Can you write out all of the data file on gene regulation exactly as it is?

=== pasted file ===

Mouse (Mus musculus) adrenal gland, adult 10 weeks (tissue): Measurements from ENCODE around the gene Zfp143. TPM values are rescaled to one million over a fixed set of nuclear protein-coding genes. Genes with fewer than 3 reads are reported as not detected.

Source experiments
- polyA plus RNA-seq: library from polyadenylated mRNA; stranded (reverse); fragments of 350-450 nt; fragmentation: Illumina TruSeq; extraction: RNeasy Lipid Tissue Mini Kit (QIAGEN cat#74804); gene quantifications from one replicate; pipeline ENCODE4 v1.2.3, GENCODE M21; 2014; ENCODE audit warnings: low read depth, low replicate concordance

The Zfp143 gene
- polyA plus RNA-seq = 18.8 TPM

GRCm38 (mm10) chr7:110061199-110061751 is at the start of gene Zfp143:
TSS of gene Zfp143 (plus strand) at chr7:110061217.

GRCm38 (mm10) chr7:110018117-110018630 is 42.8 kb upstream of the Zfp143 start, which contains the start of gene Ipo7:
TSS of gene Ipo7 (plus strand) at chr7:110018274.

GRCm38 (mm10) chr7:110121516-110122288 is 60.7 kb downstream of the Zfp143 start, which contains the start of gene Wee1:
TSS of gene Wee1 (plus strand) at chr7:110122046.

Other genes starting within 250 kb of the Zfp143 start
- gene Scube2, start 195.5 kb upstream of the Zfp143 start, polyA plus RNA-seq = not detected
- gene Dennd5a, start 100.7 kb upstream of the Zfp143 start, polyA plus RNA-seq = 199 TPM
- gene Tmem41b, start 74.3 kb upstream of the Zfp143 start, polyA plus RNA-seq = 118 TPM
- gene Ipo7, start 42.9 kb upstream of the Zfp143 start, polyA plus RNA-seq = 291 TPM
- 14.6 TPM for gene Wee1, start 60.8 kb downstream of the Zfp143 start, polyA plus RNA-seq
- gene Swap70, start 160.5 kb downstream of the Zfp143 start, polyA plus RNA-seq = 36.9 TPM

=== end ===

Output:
Mouse (Mus musculus) adrenal gland, adult 10 weeks (tissue): Measurements from ENCODE around the gene Zfp143. TPM values are rescaled to one million over a fixed set of nuclear protein-coding genes. Genes with fewer than 3 reads are reported as not detected.

Source experiments
- polyA plus RNA-seq: library from polyadenylated mRNA; stranded (reverse); fragments of 350-450 nt; fragmentation: Illumina TruSeq; extraction: RNeasy Lipid Tissue Mini Kit (QIAGEN cat#74804); gene quantifications from one replicate; pipeline ENCODE4 v1.2.3, GENCODE M21; 2014; ENCODE audit warnings: low read depth, low replicate concordance

The Zfp143 gene
- polyA plus RNA-seq = 18.8 TPM

GRCm38 (mm10) chr7:110061199-110061751 is at the start of gene Zfp143:
TSS of gene Zfp143 (plus strand) at chr7:110061217.

GRCm38 (mm10) chr7:110018117-110018630 is 42.8 kb upstream of the Zfp143 start, which contains the start of gene Ipo7:
TSS of gene Ipo7 (plus strand) at chr7:110018274.

GRCm38 (mm10) chr7:110121516-110122288 is 60.7 kb downstream of the Zfp143 start, which contains the start of gene Wee1:
TSS of gene Wee1 (plus strand) at chr7:110122046.

Other genes starting within 250 kb of the Zfp143 start
- gene Scube2, start 195.5 kb upstream of the Zfp143 start, polyA plus RNA-seq = not detected
- gene Dennd5a, start 100.7 kb upstream of the Zfp143 start, polyA plus RNA-seq = 199 TPM
- gene Tmem41b, start 74.3 kb upstream of the Zfp143 start, polyA plus RNA-seq = 118 TPM
- gene Ipo7, start 42.9 kb upstream of the Zfp143 start, polyA plus RNA-seq = 291 TPM
- 14.6 TPM for gene Wee1, start 60.8 kb downstream of the Zfp143 start, polyA plus RNA-seq
- gene Swap70, start 160.5 kb downstream of the Zfp143 start, polyA plus RNA-seq = 36.9 TPM